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Racing community honors Sam Ard at memorial service
RELATED: Sam Ard dies at 78 FLORENCE, S.C. -- Gold chandeliers and dark wood may have suggested a more somber mood, but subdued wasn't an apt description of the crowd filling in to pay their final respects to Samuel Julian Ard on Tuesday evening. Spirited perhaps. But respectful, too. It was an unusually warm evening, with the sun casting long shadows across the parking lot of the Stoudenmire-Dowling Funeral Home. Outside, folks milled about, some smoking and talking and others simply talking. Traffic moved along out on the highway, sporadic but at a respectful pace as the day was coming to an end. Inside, they lined up to express their sorrow and offer comfort to the family -- widow Agnes Josephine "Jo" Ard, a tiny woman with a big heart; the children Melinda, Joane, Robert and Sharon; and the grandchildren and great grandchildren that make up a big, close-knit family. "Mama wanted me in dresses and Daddy wanted a wrench in my hand,” Melinda, the eldest of the children, recalled. They came here to remember and say farewell to Sam Ard, one of the best racers to ever suit up and slip behind the wheel in what is now NASCAR's XFINITY Series. Ard, who was 78 and a Pamplico, South Carolina , resident for most of his life, passed away in the early hours of Sunday morning. An Air Force veteran, he served his country during the Vietnam War. In the early 1980s, Ard was one of a handful of tough and talented local racers who helped breathe life into NASCAR just one rung beneath its top series. While it shared billing with what's now the Monster Energy NASCAR Cup Series at places such as Daytona, Darlington, Bristol and Charlotte, the series didn't stray too far, too often, from its grassroots beginnings. Hickory and South Boston, Rougemont and Asheville were regular stops in those early years, and drivers such as Ard and Jack Ingram and Larry Pearson and Tommy Houston were among its stars. The familiar No. 00 Oldsmobile, white with red lettering and sponsored by Thomas Brothers Country Ham, was a frequent sight up front. Ard won 22 races in just 92 career starts and he finished 10th or better 79 times. He was the series' first two-time champion (1983-84) and finished second in the standings in 1982. He had eight wins, and the title in hand, when he was injured in a crash early in the '84 Komfort Koach 200 at North Carolina Motor Speedway. He missed the final race of season, but still outpointed Ingram for the title. He made no starts the following year and in June of '85 officially announced his retirement from NASCAR competition. "Between him and Jack Ingram, you didn't win a Sportsman race," Dale Earnhardt Jr. recalled Tuesday. "They won everywhere. "It was incredible to me that they could come out of Asheville or wherever they raced and go to Charlotte, a big mile-and-a-half track, and outrun Robert Gee's cars, or those Cup cars that all those Cup drivers were competing in. You would think they would get dusted. But Sam could show up and run better than even the Cup guys with Cup-influenced race teams. "It was incredible the speed that they had, and they had it everywhere, Sam and Jack could compete with anyone on any race track in the Sportsman series back then." His season win mark of 10, set in 1983, stood for 27 years before Kyle Busch won 13 times in 2010. But Ard's record of four consecutive wins, also set in '83, remains the standard for the series. Ard won at South Boston, Martinsville, Rougemont and Charlotte to establish the consecutive win record. "The Charlotte race was always a big deal to me because it happened around my birthday," said Earnhardt, who was born Oct. 10, 1974. "I think it was '82 or '83, Sam whipped Daddy in the 300. I was so upset because I wanted Dad to win (for) my birthday. I remember watching in the infield with all our family, all the Earnhardts and Eurys. We ran second I think, second or third, but that 00 smoked 'em. "Unfortunately, it was just after that where he got injured. I raced with his son (Robert) at Myrtle Beach quite a bit and Sam would come around with him. We became friends and I got to see Sam a little bit then." He was inducted into the National Motorsports Hall of Fame, located on the grounds of Darlington Raceway, in 1999 along with 1992 Monster Energy Cup Series champ Alan Kulwicki. And on Wednesday, Sam Ard was laid to rest, wearing his Hall of Fame blazer, at Mt. Zion Baptist Church cemetery.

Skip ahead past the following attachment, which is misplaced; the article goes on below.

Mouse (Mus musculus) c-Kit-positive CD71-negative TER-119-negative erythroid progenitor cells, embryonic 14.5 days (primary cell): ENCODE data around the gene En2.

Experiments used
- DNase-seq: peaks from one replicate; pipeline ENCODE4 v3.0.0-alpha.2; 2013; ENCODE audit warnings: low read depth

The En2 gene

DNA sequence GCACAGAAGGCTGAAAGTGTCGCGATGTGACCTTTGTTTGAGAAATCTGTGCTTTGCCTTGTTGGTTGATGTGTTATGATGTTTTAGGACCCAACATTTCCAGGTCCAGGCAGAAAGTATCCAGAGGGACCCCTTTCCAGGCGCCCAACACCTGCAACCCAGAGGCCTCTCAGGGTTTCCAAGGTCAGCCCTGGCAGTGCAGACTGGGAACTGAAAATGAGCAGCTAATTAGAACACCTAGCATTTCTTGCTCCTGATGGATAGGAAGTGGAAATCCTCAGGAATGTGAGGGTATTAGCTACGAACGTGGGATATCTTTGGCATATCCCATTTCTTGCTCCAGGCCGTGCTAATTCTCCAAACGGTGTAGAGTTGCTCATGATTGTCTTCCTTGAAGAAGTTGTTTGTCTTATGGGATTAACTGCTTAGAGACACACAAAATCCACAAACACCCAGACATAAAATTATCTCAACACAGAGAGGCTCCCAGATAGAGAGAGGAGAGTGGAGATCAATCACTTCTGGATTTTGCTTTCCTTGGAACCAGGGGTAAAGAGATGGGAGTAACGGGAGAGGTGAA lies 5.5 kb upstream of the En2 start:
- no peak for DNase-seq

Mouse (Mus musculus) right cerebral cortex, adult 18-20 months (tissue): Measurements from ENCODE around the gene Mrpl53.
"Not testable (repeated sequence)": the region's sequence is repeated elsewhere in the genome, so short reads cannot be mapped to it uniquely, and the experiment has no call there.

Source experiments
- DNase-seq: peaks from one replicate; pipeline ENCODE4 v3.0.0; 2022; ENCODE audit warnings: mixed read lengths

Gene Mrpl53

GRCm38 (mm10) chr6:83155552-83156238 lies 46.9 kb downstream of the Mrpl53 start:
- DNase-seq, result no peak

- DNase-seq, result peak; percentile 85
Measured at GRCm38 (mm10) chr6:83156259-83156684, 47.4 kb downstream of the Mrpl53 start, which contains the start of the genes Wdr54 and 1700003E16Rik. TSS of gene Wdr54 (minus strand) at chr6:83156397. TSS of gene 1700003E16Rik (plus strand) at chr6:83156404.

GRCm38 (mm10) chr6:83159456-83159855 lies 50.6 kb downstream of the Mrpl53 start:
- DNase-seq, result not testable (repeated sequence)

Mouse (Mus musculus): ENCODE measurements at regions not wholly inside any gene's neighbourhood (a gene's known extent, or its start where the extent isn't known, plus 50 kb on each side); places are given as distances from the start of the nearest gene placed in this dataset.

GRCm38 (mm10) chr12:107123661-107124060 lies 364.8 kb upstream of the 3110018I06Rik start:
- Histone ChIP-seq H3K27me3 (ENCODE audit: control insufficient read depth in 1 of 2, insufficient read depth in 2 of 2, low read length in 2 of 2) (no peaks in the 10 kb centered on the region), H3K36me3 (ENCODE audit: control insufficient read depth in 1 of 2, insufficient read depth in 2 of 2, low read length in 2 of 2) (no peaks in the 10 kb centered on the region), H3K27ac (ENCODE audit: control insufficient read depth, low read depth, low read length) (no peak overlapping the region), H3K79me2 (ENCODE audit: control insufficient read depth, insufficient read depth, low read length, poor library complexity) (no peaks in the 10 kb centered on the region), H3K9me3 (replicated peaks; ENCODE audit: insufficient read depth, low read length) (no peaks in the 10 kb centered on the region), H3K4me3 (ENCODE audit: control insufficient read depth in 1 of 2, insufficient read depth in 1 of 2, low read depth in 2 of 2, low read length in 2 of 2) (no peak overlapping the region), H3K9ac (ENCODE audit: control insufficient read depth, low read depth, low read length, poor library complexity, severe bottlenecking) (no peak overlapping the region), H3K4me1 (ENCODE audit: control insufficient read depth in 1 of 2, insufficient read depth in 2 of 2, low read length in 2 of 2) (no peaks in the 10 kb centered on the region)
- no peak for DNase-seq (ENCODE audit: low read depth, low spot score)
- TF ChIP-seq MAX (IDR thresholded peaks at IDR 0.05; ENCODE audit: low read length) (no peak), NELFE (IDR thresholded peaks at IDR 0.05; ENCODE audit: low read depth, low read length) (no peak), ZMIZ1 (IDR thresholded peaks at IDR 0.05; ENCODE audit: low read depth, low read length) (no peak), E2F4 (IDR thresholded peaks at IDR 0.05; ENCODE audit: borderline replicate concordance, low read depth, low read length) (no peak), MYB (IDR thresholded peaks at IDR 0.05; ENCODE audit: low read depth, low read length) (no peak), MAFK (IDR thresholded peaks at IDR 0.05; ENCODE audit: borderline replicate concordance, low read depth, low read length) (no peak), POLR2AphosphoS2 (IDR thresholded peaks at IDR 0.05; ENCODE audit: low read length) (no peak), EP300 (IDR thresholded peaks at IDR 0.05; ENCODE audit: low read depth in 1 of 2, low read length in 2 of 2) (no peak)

No. 22 car fails post-race inspection at Bristol